Letters to the editor for July 8, 2018

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We can do more to prevent shootings; now what about DUI deaths?

The Florida school shooting could have been prevented if time had been taken to help this boy. He was telling everyone what his plans were, and I feel this was an outcry for help and no one listened until it was too late. I feel the protests now are all political.

No one wants to focus on the number of people that die each year from alcohol impaired drivers. There is one death every 51 minutes in this country.

Great Britain wants to weigh in on our school shootings but average of 940 people were killed in drunk-driving related accidents each year. An average of 3,681 people were seriously injured in drunk-driving related accidents in Great Britain each year.

The fat cats in Hollywood are protected by armed guards. Why should any less be done for our children? —Pat Arnone, Kalispell

Fifty-five is fine

Just gotta love the good ol’ boys. Don’t like your neighbor’s trees? Girdle em. Don’t like the speed limit? Go faster.

I for one am against the increased speed limit on the bypass. One person has already lost their life on the bypass in a car accident. I was going to work the other day and a car full of high school kids spun across four lanes of traffic and ended up on the shoulder going the wrong way facing traffic.

Fifty-five is fast enough for me, especially on an undivided four-lane highway that has multiple on ramps, off ramps and curves. The only place that I could see increasing the speed limit would be on the south half of the bypass where it is straight with no on ramps or curves. —Randy Bloom, Kalispell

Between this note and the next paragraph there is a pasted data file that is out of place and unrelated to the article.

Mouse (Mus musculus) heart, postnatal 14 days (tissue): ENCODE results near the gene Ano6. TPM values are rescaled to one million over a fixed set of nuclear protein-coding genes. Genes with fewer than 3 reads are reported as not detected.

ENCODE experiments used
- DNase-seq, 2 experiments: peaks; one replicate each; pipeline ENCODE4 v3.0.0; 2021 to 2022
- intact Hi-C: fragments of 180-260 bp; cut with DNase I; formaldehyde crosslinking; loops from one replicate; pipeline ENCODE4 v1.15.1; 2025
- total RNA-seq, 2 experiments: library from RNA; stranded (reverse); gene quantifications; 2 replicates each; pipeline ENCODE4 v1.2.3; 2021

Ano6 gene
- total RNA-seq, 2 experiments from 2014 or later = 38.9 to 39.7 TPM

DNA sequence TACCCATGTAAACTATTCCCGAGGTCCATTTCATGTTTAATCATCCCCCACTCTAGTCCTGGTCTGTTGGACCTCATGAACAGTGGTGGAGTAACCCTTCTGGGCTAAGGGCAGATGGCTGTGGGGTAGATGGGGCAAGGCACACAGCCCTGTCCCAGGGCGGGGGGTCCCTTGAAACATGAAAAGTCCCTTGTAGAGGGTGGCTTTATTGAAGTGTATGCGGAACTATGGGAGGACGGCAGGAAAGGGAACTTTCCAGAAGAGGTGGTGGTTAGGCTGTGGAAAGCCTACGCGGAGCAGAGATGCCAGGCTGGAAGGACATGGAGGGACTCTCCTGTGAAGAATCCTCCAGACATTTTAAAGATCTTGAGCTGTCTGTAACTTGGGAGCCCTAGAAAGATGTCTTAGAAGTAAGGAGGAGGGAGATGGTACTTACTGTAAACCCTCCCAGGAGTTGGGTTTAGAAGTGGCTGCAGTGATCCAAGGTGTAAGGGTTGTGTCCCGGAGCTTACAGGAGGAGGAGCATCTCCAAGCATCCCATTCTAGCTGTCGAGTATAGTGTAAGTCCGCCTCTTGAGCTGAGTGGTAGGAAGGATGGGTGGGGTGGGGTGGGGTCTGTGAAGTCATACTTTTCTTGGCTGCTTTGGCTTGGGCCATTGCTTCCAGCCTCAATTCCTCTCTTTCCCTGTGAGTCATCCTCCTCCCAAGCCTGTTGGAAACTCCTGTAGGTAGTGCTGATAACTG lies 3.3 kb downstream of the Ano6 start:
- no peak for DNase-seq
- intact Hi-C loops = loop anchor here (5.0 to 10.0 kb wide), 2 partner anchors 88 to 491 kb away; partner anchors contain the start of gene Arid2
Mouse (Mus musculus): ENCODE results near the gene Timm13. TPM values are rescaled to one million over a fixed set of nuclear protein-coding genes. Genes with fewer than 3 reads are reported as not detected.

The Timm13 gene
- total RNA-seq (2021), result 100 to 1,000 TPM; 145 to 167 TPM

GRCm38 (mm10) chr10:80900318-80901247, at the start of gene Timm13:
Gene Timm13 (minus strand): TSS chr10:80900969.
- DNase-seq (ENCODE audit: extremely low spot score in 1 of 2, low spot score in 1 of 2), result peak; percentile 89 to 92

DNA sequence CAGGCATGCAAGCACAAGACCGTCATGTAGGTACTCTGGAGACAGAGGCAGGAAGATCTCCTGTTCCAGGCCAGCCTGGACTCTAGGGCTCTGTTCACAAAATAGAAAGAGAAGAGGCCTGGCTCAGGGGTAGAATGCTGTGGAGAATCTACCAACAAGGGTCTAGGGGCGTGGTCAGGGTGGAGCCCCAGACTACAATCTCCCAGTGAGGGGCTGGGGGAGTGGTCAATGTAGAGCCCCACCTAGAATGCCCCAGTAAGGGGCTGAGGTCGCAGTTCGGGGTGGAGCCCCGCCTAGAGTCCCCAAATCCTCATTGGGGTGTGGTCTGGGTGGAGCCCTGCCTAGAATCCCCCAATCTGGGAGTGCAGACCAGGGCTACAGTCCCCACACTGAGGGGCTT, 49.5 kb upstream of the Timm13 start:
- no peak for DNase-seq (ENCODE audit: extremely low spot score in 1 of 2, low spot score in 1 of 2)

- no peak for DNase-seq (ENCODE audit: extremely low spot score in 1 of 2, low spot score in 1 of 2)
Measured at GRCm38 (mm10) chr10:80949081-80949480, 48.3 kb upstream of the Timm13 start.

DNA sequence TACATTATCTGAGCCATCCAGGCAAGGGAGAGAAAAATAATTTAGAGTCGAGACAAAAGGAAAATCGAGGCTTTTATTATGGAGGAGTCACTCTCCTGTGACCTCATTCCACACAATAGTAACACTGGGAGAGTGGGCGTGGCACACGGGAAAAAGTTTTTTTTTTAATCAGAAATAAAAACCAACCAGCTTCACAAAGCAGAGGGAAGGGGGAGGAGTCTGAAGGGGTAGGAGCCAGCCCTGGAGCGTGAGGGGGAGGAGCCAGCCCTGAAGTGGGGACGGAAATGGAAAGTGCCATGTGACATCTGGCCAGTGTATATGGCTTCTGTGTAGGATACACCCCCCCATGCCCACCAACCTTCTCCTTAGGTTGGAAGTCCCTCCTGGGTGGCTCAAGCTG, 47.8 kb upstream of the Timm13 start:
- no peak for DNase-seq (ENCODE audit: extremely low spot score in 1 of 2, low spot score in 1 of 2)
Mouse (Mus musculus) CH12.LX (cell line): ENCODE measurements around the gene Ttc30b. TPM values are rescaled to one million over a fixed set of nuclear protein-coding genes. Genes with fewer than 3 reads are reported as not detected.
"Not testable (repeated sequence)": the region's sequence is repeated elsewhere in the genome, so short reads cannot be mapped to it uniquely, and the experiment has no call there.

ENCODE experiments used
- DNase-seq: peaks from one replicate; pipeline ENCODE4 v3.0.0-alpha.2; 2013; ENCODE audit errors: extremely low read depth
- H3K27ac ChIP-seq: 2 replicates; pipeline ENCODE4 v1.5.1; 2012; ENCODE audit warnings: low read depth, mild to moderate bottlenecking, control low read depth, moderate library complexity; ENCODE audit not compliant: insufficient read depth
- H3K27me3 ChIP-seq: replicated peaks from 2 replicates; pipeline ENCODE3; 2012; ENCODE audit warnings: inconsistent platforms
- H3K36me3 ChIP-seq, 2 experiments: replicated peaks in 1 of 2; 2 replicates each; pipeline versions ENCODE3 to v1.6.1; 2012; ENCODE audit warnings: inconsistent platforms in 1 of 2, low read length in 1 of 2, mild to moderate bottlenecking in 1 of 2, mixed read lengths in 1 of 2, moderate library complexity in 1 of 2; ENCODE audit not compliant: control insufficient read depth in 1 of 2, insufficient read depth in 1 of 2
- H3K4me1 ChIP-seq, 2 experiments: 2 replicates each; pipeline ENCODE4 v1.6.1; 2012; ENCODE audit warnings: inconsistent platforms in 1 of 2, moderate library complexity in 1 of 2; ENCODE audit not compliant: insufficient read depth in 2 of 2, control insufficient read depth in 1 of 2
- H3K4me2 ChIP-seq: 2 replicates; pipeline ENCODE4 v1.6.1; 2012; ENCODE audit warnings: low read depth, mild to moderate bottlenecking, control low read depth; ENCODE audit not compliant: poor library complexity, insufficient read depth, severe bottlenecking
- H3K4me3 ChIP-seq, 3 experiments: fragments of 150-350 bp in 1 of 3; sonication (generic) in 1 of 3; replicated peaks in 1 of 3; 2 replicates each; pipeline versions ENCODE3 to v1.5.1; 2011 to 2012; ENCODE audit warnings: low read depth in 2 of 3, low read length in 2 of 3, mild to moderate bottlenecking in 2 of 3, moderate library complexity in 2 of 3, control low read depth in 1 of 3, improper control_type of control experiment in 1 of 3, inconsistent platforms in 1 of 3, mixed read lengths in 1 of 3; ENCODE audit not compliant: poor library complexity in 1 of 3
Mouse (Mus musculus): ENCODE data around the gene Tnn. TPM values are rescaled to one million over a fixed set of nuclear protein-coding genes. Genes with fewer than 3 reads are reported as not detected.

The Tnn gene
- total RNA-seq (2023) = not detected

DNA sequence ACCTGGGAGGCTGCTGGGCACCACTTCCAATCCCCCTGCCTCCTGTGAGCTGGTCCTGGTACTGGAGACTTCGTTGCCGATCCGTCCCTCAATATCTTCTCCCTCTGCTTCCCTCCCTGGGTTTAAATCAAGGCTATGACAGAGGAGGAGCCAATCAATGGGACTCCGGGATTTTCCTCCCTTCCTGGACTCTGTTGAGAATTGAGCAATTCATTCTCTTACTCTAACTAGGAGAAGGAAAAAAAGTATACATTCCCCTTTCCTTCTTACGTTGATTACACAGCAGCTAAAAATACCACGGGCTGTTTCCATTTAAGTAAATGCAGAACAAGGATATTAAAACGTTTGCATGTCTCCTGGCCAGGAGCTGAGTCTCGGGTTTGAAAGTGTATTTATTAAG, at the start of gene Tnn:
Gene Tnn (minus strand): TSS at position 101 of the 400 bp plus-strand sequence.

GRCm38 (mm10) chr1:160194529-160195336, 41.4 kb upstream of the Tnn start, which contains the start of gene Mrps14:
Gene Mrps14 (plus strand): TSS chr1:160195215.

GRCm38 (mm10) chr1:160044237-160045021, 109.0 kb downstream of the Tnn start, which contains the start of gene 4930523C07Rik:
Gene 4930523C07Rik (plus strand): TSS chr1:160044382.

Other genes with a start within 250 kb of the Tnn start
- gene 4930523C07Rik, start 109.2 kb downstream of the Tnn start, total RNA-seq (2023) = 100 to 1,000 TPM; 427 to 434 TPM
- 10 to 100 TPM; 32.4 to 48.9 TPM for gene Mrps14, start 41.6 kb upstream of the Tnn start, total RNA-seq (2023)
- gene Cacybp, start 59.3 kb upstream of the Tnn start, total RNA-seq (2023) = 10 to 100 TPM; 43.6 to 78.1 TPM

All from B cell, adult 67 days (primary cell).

What will happen to wilderness study areas?

Montana Congressmen Greg Gianforte and Sen. Steve Daines have recently proposed the roll back of some 700,000 protected acres of wilderness study lands in in Montana. Some of these lands have been proposed by BLM as worthy of wilderness designation.

It is the belief of these congressional proponents of change that the current use is restrictive and wasteful. As citizens of Montana, should we, as the voting public, not be well informed of this top down change? Have these acres not always been ”public use lands”? Should these legislators not be meeting eye to eye with their constituents in well-publicized town meetings from Dillon to Plentywood, from Libby to Ekalaka? Are there not citizens who live in this state other than a handful of county commissioners?

Should they not be showing the public a state map with the lands to be rolled back clearly marked in every newspaper in the state? Lands composed of pristine timber are affected as well as lands composed of colorful badlands formations. East to west, north to south. Do we as citizens and current users of this land not have a say?

Where are our open and public meetings seeking input from those who are represented by these men we have sent to Washington D.C.?

May we not ask, what is the new proposed purpose of these lands which have had a protected status in the past? It is unclear. Logging? Cattle grazing? Oil and gas development? Fracking? Subdivisions? Large ranches for the wealthy? Hazardous waste burial sites? Pipelines? Hot dog stands? Again it is unclear. Are there legal and accountable uses written down for the public to see and judge? Certainly with BLM and the Forest Service out of the picture, there will no longer be any oversight.